tremble clef

Wednesday, April 05, 2006

Skin, "Movin'"/"Falling For You" (2006)

Much to my own surprise, one of my favorite albums of 2003 turned out to be Skin's Fleshwounds.

Skin (real name: Deborah. Hee!) is best known as the former lead singer of Skunk Anansie, the British punk-rock band that sold quite a fair amount of records in the 90s. Just not to me. In theory I liked them fine: it was a band led by a skinhead woman with a really great voice! As long as I never ran into Skin in a dark alley, or even a chichi party, I was "down" with "that." But in practice: no. First of all, I was too busy listening to handbag house in the 90s, and pretty averse to rock music except, possibly, when it showed up on my Now That's What I Call Music compilations. Second: that band name. I know that "Anansie" is a West African god and folk hero, and "'Skunk' added to make the name nastier." But mostly it just makes me think of a poor Dalmatian I used to know who had an uncanny knack for always getting skunked; thus, no matter how many tomato-juice baths his beleaguered dad gave him, he always smelled adorably foul. And he seemed to know it too, or at least that was why, by my interpretation, he always seemed vaguely depressed. Oh, Jeffrey.

Um, anyway, given that history, I was thus pretty startled to discover how much I loved Fleshwounds. (I've posted a song from the album before, but that was for the sake of making some sad pun, and I'm not even sure the Electronic cover is one of the album's highlights.) But then again, Fleshwounds is quite different from anything Skunk Anansie put out, being a largely bruised and vulnerable-sounding record. This was even true of the loud rock numbers, like the singles "Trashed" and "Faithfulness" (which received a trance mix from Tiesto, for chrissakes); a close listen to them confirmed the rumor that Skin was going through a breakup while making the album.

And it was certainly true of the quiet ballads, of which my favorite is "Burnt Like You." With an acoustic guitar for accompaniment, Skin sings a bewitching lyric that appears to be from the point of view of a faghag who watches her "swollen-in-the-gut" gay friend destroy himself, and who herself is perhaps no stranger to the same tendency: "No, I can't watch the same mistake/Waiting for the boys to turn out straight/No, I can't run the same dog race/And get burnt like you." If you can listen to the way Skin's voice dextrously skim the high notes on the chorus without feeling all the hairs on your body stand up, you're a better man, or a slightly less hirsute woman, than I am. (Memo to Will Young: forget "Don't Cha." This is the song you should be covering.)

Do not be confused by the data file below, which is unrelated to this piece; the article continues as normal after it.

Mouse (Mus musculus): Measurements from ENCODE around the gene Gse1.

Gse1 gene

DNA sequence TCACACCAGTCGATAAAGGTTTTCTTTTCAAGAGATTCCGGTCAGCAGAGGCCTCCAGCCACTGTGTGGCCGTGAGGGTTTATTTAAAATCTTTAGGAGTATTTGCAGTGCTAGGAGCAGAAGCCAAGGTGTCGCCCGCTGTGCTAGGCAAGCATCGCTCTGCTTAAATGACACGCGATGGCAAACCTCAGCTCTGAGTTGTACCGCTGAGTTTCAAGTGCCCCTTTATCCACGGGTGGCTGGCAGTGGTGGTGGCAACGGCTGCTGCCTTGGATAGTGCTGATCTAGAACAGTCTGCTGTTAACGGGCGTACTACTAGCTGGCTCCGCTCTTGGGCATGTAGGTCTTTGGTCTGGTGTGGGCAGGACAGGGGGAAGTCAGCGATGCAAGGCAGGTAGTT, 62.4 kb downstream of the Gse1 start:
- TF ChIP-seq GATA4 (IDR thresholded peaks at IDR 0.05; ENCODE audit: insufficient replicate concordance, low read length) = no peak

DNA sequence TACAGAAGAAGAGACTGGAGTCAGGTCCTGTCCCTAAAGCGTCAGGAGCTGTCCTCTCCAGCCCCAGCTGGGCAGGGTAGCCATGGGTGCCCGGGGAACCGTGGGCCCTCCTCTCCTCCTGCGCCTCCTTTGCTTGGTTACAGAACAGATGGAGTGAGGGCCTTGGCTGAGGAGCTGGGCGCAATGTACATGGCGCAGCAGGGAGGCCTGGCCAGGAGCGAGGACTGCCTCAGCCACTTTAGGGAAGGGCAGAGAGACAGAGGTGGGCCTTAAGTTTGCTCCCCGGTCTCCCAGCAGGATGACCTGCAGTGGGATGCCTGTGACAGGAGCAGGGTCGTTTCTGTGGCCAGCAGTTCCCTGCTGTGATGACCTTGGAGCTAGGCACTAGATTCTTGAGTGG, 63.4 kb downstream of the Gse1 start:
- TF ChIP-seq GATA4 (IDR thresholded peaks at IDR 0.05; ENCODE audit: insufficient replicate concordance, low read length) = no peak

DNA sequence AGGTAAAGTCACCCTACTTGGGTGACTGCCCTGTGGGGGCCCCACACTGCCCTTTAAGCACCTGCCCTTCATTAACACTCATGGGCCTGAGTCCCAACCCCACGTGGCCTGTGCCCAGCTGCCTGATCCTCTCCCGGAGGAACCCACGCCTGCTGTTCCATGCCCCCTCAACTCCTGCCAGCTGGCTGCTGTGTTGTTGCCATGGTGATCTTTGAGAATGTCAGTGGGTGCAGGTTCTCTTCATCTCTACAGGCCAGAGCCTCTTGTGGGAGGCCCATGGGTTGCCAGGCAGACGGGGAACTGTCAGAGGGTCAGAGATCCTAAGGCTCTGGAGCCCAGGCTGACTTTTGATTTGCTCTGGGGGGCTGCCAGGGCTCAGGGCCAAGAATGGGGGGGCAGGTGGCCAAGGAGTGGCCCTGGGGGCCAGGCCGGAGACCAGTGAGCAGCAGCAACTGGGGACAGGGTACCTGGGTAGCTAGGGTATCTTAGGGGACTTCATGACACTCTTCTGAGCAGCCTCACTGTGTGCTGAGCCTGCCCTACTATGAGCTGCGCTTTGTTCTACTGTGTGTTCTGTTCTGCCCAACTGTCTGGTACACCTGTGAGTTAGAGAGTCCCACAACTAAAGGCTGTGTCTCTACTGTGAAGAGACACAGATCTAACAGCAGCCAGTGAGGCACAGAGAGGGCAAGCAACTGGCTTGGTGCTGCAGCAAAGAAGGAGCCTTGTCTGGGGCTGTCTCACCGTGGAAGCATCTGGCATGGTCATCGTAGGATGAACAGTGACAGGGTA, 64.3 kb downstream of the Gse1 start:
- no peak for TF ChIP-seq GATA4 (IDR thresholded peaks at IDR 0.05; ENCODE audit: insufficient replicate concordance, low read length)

The new album, Fake Chemical State, is a return to Skunk Anansie's sound: harder, spikier, more raging. It's thus less my cup of tea than Fleshwounds is, but it still offers some delights. The soaring, anthemic "Movin,'" with its rousing drumming, is one of the loud rock tracks I like -- if U2 came up with it critics would be creaming in their pants -- and lyrically also serves as Skin's declaration that she's left whatever anguish she's suffered behind. "That's where I'm going to/Some place that's far from you/I'm movin' on." And predictably, I'm partial to the simple slow burner that closes the record. "I'm falling for you," Skin croons; a guitar chimes behind her, a phrase behind, and everything's beautifully swirly. In that moment, I can even block out the uncomfortable Celine Dionesque echoes -- falling into, falling for, whatever, it's too close -- of the song title.


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